Originally published on Medill News Service.
An artist’s depiction of the Juno spacecraft nearing Jupiter, NASA.gov.
After fifteen years, 1.7 billion miles and an intense 35-minute engine burn, Juno has made it into orbit around Jupiter.
Monday at 9 a.m. PDT NASA held a press briefing at the Jet Propulsion Laboratory (JPL) in Pasadena, California, where anxious scientists prepared for what would hours later become a defining moment in their careers. “It’s a milestone for planetary science,” said Jim Green, NASA director of planetary science, in his opening statement. Scientists’ aim for this mission is to unravel the mysteries of Jupiter’s core, study its magnetosphere and gain insight into the origins of our solar system.
The Juno mission is riddled with aerospace firsts and milestones, including operating “further from the sun than any other solar-powered mission in history,” said Rick Nybakken, Juno project manager. The spacecraft also faces unparalleled obstacles, which required the top minds in astrophysics and engineering to develop the exacting maneuvers of Monday’s Jupiter Orbit Insertion (JOI).
One of the biggest challenges faced by scientists was getting the spacecraft through Jupiter’s intense radiation fields. Jupiter, like Earth, has radiation belts that emanate from its north and south poles. However, “Jupiter’s are on steroids, they are a very serious hazard,” said Green.
A diagram showing Juno’s journey through the different intensity zones of Jupiter’s radiation rings. A screenshot from NASA’s Jupiter Orbit Insertion (JOI) briefing Monday morning at the Jet Propulsion Laboratory in California.
“These are high energy electrons that are so energetic, they are moving at the speed of light,” said Heidi Becker, Juno radiation monitoring investigation lead. “They will go right through a spacecraft and strip the atoms apart inside your electronics.” Becker compared the radiation Juno faced to “something equivalent to a human being having 100 million x-rays in less than a year.”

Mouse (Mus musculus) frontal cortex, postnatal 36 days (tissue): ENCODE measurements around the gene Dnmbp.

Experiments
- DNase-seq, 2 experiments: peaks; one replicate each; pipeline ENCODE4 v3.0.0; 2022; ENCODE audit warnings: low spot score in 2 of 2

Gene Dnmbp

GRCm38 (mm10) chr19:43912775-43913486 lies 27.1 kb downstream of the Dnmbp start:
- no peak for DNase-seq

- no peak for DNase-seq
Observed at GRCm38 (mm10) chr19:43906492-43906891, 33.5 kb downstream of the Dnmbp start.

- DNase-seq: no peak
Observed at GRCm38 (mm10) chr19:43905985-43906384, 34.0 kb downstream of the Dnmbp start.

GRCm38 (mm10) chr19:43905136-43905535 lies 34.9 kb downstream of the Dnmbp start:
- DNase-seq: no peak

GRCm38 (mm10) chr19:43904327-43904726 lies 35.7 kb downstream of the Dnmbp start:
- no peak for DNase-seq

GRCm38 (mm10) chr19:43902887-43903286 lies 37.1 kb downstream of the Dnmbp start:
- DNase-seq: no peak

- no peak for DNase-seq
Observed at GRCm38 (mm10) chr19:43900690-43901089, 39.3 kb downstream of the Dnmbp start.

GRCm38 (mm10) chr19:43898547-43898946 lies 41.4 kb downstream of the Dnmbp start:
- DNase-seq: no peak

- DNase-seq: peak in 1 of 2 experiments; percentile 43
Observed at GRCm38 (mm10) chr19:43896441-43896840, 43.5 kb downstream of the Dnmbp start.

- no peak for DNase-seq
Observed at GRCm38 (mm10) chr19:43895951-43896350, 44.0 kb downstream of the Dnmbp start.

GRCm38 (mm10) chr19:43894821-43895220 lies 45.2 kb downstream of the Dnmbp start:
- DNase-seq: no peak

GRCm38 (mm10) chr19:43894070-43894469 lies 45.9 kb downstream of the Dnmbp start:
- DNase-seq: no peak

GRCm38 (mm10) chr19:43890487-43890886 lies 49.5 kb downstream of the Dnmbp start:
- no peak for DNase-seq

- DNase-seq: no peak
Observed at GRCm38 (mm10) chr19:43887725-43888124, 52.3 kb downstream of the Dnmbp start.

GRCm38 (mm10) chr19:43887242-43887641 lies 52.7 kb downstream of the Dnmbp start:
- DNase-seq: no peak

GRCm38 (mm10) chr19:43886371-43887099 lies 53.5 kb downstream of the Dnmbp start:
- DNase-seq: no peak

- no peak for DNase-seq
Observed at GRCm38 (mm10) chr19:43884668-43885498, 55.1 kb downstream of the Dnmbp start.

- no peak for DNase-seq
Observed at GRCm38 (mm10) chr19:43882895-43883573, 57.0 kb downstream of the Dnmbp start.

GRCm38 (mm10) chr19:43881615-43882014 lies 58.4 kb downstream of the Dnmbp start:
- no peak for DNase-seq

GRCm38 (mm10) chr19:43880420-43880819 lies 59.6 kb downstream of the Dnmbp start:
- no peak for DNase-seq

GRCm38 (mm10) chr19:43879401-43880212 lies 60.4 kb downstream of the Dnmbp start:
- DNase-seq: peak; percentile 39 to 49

An illustration of Juno's electronics vault, designed to protect the craft from severe radiation damage. A screenshot form NASA's JPL JOI briefing.
To combat this intense radiation from damaging Juno’s vital electronics, scientists placed the craft’s technologies inside a central vault made of titanium walls that are ½ inch thick. The vault offers significant protection; however, it does not block the full force of Jupiter’s radiation. The craft will still be deteriorated by radiation particles, but at a much slower rate, allowing it enough time to complete its two-year mission.
To minimize Juno’s exposure to Jupiter’s most intense radiation zones, scientists designed a unique polar orbiting route that goes extremely close to the planet, passing from its north to south pole. “At the closest position to Jupiter, we are only only a few thousand miles above the cloud tops,” said Dr. William Kurth, lead co-investigator for the Radiation Belt Storm Probes Waves Investigation and the Juno Waves Investigation. The closeness of the orbit sends the craft out on an elongated elliptical journey, passing the planet every 53 days, though after an additional engine burn later this year, the orbit will be shortened to 14 days.
Juno’s elliptical polar orbit around Jupiter. A screenshot from NASA’s JPL JOI briefing.
Another obstacle faced during Juno’s JOI was passing through Jupiter’s ring of debris. The spacecraft was at risk of incurring serious damage if it ran into a meteorite, or, at that speed, even dust. “But we are built like an armored tank,” said Green. And the small probability of making contact with the debris turned out to be in Juno’s favor. The JOI target was a space of tens of kilometers wide, and the craft “hit it within 1.2 seconds after a journey of 1.7 billion miles. That tells you just how good our navigation team is,” said Nybakken.
The space craft entered its polar orbit as planned and without conflict at 8:53 p.m. PDT, to the relief of the mission’s team and to the thrill of the world.
“We always get excited here at the Adler Planetarium with these kinds of missions, because it raises the awareness of space science,” said Dr. Andrew Johnson, vice president for Astronomy and Collections at Chicago’s Adler Planetarium. “It is an opportunity for everybody out there to connect with space.”
And people have indeed been connecting—the Juno mission currently has 358,000 Twitter followers, and counting. You can follow the mission on Twitter or Facebook for updates as Juno progresses. Juno will be orbiting close to Jupiter again next month, when the craft will take its first close-up images of the planet to share with the world.